Reg on Ruins and Goat Herding – #MuseItUp #DaffodilAndTheThinPlace

Hi, Reg here. I’m back to tell you a bit more about my holidays in Turkey. The Old Boy went diving on several days and on one of them, I took the Old Girl and Young’un out on the bus to Patara. We weren’t expecting very much – just the remains of a few walls if we were lucky and perhaps some rocks strewn about. But we were all very surprised.

Patara is the place where St. Nicholas was born and there is evidence that there was a settlement there as early as the Bronze Age. At one time or other, it was run by Alexander the Great, the Egyptians, the Romans and the Turks. It was an important sea port for many centuries but it became a bit of a backwater – literally, when the river began to silt up in the 16th century. So, as you can see, there’s more history there than you can shake a stick at.

Ruins of the 'Spring' church
Ruins of the ‘Spring’ church
Arch of Mettius Modestus
Arch of Mettius Modestus

The bus driver dropped us outside a shop, which proudly proclaimed ‘Jimmy’s – Cheaper than Tesco’s – Asda prices – Harrods of Patara – We sell everything – Santa buys his toys here’.

We must have looked a bit confused as the driver pointed down the road and said ‘Beach’. We weren’t actually intending to visit the beach but we thought once we reached it, we might pick up some signs for the ruins, so we set off. Gradually, we started to spot ruins on either side of the road, first some pottery kilns and then we came across a church and necropolis (see first picture). Then we saw the Arch of Mettius Modestus, the Roman who governed Patara around 100AD.

We’d probably have been quite impressed with that but there was more, lots more and we could see it in the distance. Being thorough, we turned off the main road to explore a small ruin that was covered with a corrugated iron roof and was surrounded by a fence. The sign told us it was a ‘Castellum’, which turned out to be an underground water reservoir – not terribly exciting really, until we got attacked by a goat. Well, ‘attack’ is probably rather overstating it but it ran towards us as if it was about to attack. And then we realised what it was actually doing. It was asking for help. Not that I speak goat or anything but it became obvious when we spotted the two tiny kids inside the fence of the Castellum. I think the goat must have somehow climbed into the enclosure and given birth. She’d then got out but the kids were left behind and she was becoming increasingly distressed. The two kids just lay there and we thought perhaps they were too weak to move. The Old Girl moved some rocks which were blocking a gap under the fence and tried to entice the kids out but they didn’t take any notice. We finally decided that they were scared of us, so we left them and promised to return on our way back, fully expecting them to have escaped through the gap.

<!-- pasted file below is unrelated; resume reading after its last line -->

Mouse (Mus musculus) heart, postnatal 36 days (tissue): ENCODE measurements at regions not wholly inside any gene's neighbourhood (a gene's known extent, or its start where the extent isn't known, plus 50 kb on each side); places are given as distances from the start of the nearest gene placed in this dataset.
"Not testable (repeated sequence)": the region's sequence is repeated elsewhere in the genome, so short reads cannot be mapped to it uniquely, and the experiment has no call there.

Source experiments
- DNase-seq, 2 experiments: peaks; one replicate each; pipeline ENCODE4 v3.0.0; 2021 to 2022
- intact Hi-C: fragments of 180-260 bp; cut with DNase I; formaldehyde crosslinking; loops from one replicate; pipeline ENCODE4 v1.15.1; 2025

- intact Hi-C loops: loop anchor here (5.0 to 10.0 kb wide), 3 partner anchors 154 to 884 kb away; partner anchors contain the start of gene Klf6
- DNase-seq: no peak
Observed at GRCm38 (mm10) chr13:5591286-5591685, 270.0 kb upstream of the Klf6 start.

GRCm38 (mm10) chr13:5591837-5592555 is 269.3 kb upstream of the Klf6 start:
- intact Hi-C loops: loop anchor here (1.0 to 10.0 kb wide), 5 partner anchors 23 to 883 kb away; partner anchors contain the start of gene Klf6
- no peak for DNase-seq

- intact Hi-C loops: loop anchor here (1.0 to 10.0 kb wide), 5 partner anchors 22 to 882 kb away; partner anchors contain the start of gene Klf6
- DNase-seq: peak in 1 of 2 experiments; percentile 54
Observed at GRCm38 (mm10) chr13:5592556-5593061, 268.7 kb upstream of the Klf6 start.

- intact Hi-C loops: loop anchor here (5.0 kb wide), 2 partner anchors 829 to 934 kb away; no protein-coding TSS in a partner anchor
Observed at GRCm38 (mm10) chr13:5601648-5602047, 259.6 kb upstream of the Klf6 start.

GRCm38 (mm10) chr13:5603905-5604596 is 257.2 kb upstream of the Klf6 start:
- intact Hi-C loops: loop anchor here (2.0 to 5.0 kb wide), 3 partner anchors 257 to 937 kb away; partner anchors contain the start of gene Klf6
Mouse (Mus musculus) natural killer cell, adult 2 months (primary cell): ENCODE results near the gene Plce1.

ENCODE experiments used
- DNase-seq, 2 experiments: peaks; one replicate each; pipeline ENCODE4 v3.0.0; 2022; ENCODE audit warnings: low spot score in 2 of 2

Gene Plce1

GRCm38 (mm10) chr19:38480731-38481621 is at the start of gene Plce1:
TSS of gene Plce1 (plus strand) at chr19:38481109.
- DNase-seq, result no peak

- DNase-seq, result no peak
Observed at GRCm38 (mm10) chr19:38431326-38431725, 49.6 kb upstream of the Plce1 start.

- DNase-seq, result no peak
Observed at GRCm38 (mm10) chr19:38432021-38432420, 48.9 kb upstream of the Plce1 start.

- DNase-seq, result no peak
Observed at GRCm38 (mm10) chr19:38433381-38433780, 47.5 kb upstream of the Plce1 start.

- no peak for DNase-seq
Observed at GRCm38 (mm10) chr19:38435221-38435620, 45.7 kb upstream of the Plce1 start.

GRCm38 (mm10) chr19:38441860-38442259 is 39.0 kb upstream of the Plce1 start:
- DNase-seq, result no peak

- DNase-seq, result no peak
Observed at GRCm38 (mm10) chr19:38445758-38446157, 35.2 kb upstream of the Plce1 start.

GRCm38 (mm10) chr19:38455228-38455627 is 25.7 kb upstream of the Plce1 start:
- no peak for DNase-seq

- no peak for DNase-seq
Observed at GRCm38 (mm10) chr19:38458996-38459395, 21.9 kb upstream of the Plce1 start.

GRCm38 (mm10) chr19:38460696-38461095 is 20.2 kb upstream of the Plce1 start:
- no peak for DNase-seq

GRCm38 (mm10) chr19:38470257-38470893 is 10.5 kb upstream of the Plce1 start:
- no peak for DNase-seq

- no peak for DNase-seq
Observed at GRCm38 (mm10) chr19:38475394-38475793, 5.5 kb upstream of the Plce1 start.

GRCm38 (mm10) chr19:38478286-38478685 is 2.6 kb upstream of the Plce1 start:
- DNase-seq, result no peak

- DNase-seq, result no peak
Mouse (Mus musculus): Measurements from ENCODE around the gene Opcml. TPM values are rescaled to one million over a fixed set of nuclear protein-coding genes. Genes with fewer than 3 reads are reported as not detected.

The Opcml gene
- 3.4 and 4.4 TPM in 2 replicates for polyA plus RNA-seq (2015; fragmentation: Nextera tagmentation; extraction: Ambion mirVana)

Kids trapped inside the enclosure and mum outside bleating
Kids trapped inside the enclosure and mum outside bleating

We carried on down to the beach and then returned to visit the main ruins, which consisted of a 1st – 2nd century BC amphitheatre, the main street with columns, the Assembly Hall of the Lycian League and various baths. The Assembly Hall has been partially renovated and has large wooden doors, which unfortunately, were closed but we went into the amphitheatre and strolled down the main street, trying to imagine what it was like when there were shops behind the colonnade and crowds of people rushing up and down the street.